Because all of my books are ebooks, I don’t do book signings. I do plan to have print books by putting books in the same series together in an anthology. I don’t think book signings are as relevant as they used to be, but that doesn’t mean readers don’t want to meet their favorite authors. They come out to conferences, and big names can still pull readers in for signings, but I think authors are having to get more creative to draw readers to events.
Have you enjoyed your journey as a published author so far? Do you have any regrets about the choices you’ve made?
I have enjoyed my journey so far. No regrets worth mentioning.
Tell us a bit about your column in Night Owl Reviews Magazine. How did you become a contributor to the magazine?
One day the editor put out a call for columnists, and I pitched the idea of having a column that focused on romance novels with protagonists of color. I suggested several names, and she liked Love and Romance in Color, and I’ve been a contributor ever since. I feel like I’m making a small contribution to exposing readers to books they might not otherwise read.
Some people believe that commercially-published authors and self-published authors are in competition. As an author who has done both, what’s your take on this?
You know, I get a little tired of the us-against-them arguments. There’s enough pie for each of us to get a slice. I think people need to worry about writing good books and getting the word out more than dividing up into tribes and attacking each other. Each author’s individual situation is different, and we don’t know what a person’s reasons are for the choices they make.
Do you promote your self-published novels differently than you do your commercial work?
No, I promote them both the same.
Erotica dominates the ebook market. As a writer of sensual and sweet romances, do you think that your success is contributed to you filling a niche for audiences who prefer sweet romance?
Not really. I’d like to do even better, but I think I’ve had modest success because of the reasons I listed above: I consistently release books and I’m loyal to my fans.
What makes Delaney Diamond tick?
Hmm…good question. Lol. I’m a fairly easy-going person. I avoid negative people like they have leprosy. I’m at a place in my life where I want to concentrate on positivity, not negativity, and I surround myself with people who have the same attitude. I like to have a good time and hang out with my friends. I don’t like confrontation, but I hate meanness or any type of cruelty, so that’s the one thing that will push me over the edge and make me get upset.
What’s something that you would tell a new writer that you wish you’d known when you started in the business?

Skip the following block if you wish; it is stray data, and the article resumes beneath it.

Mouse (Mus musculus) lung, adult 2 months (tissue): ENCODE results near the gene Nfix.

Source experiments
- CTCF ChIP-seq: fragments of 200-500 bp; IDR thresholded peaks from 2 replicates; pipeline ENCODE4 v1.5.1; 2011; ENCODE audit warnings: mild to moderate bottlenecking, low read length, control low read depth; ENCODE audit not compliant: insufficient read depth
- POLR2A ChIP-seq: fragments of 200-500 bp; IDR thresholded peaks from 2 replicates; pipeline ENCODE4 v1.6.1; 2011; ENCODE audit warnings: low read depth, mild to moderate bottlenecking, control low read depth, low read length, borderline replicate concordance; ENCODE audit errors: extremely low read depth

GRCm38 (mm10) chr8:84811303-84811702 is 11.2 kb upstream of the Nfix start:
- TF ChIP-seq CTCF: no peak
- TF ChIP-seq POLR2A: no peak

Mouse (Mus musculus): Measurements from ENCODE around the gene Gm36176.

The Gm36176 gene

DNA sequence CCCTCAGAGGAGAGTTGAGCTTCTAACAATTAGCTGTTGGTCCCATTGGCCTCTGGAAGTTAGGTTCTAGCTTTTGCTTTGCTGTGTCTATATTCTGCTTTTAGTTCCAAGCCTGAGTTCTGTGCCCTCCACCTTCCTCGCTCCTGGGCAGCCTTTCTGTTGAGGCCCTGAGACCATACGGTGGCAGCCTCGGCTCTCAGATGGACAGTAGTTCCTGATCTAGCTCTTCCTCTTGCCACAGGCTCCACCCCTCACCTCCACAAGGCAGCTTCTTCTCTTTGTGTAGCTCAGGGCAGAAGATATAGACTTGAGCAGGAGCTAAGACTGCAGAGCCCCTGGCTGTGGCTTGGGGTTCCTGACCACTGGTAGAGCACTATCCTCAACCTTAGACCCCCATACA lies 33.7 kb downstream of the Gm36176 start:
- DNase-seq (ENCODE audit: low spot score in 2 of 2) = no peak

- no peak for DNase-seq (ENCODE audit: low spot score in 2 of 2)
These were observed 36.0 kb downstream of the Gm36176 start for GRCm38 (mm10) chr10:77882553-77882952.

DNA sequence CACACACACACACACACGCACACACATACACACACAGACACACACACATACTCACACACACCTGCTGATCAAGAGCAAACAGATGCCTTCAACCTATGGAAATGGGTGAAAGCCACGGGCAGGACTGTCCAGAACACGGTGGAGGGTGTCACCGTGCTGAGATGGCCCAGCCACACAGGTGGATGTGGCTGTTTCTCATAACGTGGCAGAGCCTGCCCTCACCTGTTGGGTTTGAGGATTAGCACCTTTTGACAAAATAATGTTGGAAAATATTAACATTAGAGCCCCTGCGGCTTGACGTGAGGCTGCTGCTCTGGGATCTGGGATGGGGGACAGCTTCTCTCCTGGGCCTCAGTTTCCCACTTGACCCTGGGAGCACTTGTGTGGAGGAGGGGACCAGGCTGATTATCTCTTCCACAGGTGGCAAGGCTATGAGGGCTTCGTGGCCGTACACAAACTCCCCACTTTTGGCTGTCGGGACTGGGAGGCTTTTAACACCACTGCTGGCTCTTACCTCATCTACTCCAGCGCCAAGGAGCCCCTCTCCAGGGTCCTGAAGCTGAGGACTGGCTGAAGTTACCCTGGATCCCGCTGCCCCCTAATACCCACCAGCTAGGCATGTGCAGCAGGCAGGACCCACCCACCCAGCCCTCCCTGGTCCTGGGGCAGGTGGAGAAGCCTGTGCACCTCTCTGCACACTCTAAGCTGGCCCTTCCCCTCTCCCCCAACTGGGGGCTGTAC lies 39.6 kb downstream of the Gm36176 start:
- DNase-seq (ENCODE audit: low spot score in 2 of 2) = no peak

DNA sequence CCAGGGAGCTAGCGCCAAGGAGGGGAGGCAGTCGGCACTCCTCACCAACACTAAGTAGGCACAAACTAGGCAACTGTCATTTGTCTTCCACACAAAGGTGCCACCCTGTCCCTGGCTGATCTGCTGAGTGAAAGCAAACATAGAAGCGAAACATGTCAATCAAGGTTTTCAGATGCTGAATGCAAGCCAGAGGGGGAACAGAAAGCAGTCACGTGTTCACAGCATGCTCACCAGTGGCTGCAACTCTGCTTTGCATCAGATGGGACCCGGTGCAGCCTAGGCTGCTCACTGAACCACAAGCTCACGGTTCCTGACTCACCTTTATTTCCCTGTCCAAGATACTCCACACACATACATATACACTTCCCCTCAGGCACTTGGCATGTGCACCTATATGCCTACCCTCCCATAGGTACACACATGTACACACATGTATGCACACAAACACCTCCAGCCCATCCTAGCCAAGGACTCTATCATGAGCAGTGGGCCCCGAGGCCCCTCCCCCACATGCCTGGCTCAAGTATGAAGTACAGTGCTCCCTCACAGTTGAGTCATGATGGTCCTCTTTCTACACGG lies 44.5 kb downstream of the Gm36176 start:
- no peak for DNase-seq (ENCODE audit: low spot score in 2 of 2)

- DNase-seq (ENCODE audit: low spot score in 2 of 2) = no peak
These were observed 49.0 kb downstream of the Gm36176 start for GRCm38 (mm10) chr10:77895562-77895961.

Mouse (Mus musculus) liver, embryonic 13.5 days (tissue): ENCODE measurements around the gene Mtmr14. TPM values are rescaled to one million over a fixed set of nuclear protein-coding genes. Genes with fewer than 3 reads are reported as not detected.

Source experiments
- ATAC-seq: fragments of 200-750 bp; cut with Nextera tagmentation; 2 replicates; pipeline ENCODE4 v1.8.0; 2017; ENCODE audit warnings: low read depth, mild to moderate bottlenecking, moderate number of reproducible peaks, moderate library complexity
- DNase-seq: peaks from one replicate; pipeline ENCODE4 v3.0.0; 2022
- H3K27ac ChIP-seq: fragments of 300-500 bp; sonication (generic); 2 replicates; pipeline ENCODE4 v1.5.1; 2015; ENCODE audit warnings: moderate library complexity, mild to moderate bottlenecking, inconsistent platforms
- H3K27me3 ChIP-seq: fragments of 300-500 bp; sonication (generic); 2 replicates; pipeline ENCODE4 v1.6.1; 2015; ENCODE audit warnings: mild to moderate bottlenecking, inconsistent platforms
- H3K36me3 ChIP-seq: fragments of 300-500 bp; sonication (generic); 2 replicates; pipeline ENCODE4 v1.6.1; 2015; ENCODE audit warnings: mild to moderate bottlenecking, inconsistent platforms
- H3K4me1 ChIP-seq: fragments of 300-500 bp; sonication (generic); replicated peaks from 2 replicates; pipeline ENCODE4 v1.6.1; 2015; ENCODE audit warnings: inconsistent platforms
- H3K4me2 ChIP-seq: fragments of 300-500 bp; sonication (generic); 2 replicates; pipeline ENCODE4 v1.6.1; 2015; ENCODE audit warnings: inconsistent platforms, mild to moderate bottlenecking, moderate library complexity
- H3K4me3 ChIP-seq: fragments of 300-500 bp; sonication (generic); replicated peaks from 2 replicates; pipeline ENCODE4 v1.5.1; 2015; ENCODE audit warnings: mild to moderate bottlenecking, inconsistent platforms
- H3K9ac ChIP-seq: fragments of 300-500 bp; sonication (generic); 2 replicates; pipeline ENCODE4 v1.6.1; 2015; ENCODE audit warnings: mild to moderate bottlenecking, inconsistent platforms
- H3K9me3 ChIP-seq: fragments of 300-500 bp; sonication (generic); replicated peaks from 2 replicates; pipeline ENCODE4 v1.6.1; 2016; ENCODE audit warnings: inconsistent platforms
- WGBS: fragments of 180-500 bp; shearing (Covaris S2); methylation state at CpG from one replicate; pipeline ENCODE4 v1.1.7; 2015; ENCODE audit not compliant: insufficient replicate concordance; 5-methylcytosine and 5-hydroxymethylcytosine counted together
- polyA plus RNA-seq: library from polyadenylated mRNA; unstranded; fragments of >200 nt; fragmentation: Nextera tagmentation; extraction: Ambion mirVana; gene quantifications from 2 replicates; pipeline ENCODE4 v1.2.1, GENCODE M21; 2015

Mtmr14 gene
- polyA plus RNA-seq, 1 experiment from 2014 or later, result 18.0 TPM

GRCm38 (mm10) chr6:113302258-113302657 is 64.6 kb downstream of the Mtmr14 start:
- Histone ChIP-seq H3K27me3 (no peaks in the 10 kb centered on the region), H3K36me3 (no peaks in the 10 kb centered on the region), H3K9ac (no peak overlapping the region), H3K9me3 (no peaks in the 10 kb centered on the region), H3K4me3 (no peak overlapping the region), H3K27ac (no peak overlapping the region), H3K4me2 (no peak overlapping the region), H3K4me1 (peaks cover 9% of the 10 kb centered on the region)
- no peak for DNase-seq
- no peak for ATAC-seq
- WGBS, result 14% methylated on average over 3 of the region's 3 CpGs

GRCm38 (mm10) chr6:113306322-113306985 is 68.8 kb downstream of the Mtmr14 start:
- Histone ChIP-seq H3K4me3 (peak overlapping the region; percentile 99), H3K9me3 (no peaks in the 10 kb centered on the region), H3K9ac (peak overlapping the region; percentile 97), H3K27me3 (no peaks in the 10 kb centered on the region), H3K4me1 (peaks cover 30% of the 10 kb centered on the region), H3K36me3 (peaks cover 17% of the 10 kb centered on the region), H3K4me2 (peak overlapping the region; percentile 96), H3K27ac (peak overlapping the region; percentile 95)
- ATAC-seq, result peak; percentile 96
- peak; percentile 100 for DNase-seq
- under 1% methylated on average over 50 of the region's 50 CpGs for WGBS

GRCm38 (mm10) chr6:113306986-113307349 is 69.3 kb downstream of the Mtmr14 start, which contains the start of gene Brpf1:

Experience is a good teacher. If you’re overwhelmed right now, don’t worry. It gets easier.
What book of yours would you love to see on the big screen and who would you want to play the main character?
Can I name two? Fight for Love. I’d love to see Franky G or Dwayne “The Rock” Johnson as my Latin hero, Rafael Lopez. Johnson isn’t Latino, but he and Franky G have the right build to play the part. I’d like to see The Temptation of a Good Man on the screen. Darrin Henson would make a good Roarke Hawthorne. He’s even the right height!
I know you’re big on cross promotion. Do you feel that helping other authors has contributed to your own success?
Yes, I do. Authors are an amazing group of people. If I help others, they will help me, too. I’m surprised by the generosity of other authors because it was totally unexpected when I started in this business. I assumed authors considered each other competition. While we are to some degree, there’s also an understanding that we can help each other. Sometimes someone will retweet my news or share information about my book on Facebook, and it only makes me want to do the same for them because I appreciate it so much.
Have you ever considered getting out of commercial publishing to self-publish for good? Why or why not?
Yes, I have thought about it. I could see myself moving in that direction because I could set my own timelines and maintain control over the entire process.
Name one author you admire and why.
Maureen Smith. She consistently churns out good books, and I’m never disappointed when I read one of hers. I literally have to make sure I have time to read her novels when I sit down because I won’t be able to stop reading. Lol.
You’ve done quite well with your self-published titles. Do you feel that it’s easier for an author with a platform to do well self-publishing versus a newbie?